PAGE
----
- JPMorgan Chase CEO Jamie Dimon said Thursday that markets will be gripped by panic as the U.S. approaches a possible default on its sovereign debt.
- "The closer you get to it, you will have panic" in the form of stock market volatility and upheaval in Treasurys, he said.
- Such an event would ripple through the financial world, impacting "contracts, collateral, clearing houses," Dimon said.
An actual default would be "potentially catastrophic" for the country, Dimon told Bloomberg in a televised interview. Dimon said he expects that worst-case scenario will be avoided, however, because lawmakers will be forced to respond to growing concern.
"The closer you get to it, you will have panic" in the form of stock market volatility and upheaval in Treasurys, he said.
Dimon joined a host of business figures and administration officials making dire predictions about the consequences of failing to raise or suspend the U.S. debt limit and allowing the world's largest economy to default on its bonds. Treasury Secretary Janet Yellen has said the idea that the country could default should be "unthinkable" and would lead to economic disaster.
"If it gets to that panic point, people have to react, we've seen that before," Dimon said.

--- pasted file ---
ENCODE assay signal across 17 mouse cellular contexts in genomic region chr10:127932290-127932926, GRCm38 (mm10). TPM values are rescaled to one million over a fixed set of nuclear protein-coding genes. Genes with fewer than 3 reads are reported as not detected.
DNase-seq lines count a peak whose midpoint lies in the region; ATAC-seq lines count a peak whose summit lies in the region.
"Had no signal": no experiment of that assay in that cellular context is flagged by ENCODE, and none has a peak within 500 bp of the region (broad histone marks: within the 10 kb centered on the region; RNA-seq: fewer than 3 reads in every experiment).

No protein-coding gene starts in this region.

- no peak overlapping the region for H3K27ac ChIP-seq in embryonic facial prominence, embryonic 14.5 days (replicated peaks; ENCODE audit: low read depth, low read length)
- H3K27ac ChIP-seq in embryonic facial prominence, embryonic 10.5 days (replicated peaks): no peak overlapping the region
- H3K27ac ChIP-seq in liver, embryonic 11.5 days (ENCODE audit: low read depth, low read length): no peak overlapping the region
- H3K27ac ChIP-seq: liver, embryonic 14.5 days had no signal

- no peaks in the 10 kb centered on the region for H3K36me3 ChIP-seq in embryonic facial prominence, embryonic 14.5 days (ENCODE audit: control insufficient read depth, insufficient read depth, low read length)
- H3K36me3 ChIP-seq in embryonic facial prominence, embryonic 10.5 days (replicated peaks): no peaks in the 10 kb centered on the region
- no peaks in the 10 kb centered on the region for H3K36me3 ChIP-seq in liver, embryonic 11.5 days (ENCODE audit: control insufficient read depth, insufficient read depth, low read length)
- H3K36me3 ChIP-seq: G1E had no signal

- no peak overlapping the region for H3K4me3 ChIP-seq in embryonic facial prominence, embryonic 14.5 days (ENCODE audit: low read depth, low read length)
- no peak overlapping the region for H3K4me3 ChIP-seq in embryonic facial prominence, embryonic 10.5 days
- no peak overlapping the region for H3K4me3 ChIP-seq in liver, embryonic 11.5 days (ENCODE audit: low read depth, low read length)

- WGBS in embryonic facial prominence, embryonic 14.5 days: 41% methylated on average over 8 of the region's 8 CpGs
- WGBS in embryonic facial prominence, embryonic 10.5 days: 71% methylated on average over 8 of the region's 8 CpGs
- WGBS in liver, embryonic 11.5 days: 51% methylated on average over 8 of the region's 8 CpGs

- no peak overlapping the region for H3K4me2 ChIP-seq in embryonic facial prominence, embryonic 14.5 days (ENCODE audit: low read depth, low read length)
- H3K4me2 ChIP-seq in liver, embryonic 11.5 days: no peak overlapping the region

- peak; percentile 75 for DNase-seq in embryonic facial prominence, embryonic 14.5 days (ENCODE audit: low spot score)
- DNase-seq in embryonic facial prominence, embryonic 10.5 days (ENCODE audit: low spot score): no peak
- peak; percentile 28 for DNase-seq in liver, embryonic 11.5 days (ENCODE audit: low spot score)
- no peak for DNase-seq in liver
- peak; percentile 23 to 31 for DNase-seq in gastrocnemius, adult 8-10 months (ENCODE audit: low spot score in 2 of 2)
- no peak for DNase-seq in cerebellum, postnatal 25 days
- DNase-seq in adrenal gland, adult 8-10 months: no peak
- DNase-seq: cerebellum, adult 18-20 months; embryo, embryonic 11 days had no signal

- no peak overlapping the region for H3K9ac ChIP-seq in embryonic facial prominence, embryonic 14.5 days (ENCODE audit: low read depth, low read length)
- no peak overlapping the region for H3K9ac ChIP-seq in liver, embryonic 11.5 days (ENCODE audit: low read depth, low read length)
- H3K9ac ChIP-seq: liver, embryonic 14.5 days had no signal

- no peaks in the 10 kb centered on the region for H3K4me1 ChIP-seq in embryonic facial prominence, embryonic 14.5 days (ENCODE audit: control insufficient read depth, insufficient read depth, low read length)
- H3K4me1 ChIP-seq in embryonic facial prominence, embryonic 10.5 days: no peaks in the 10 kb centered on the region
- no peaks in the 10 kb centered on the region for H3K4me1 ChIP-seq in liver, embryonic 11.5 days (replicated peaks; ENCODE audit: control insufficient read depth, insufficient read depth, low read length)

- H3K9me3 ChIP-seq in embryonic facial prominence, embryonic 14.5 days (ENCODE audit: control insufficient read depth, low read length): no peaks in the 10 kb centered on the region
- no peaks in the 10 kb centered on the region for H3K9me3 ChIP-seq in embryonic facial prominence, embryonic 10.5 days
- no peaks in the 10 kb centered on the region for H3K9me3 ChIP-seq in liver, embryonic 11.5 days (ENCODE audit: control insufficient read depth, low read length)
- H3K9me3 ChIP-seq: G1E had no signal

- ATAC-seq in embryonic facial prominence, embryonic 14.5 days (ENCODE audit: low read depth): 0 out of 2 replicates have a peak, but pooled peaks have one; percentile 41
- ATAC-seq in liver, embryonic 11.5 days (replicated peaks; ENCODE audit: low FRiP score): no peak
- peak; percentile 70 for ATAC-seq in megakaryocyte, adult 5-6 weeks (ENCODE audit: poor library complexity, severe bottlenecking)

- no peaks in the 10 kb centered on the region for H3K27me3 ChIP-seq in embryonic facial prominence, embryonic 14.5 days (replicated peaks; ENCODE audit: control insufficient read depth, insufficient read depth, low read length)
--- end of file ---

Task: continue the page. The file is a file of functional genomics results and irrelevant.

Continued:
But "it's a really bad idea, because panic becomes something that is not good," he added. "It could affect other markets around the world."
JPMorgan, the biggest U.S. bank with about $3.7 trillion in assets, has been preparing for the risk of an American default, Dimon said.
Such an event would ripple through the financial world, impacting "contracts, collateral, clearing houses, and affect clients definitely around the world," he said.
The bank's so-called war room has been gathering once weekly, a rate that will shift to daily meetings around May 21 and then three meetings daily after that, he said.
He exhorted politicians from both major U.S. parties to compromise and avoid a ruinous outcome.
"Please negotiate a deal," Dimon said.
In the wide-ranging interview, Dimon said he speaks daily to regional bank executives amid concerns sparked by the Silicon Valley Bank collapse in March. Last week, JPMorgan emerged as the winner in the government-brokered auction for First Republic.
Regional banks are "quite strong" and will have good financial results, but managers are worried because of the bank runs that have taken down three firms, he said.
"I think we have to assume there'll be a little bit more" to the regional banking crisis, he said.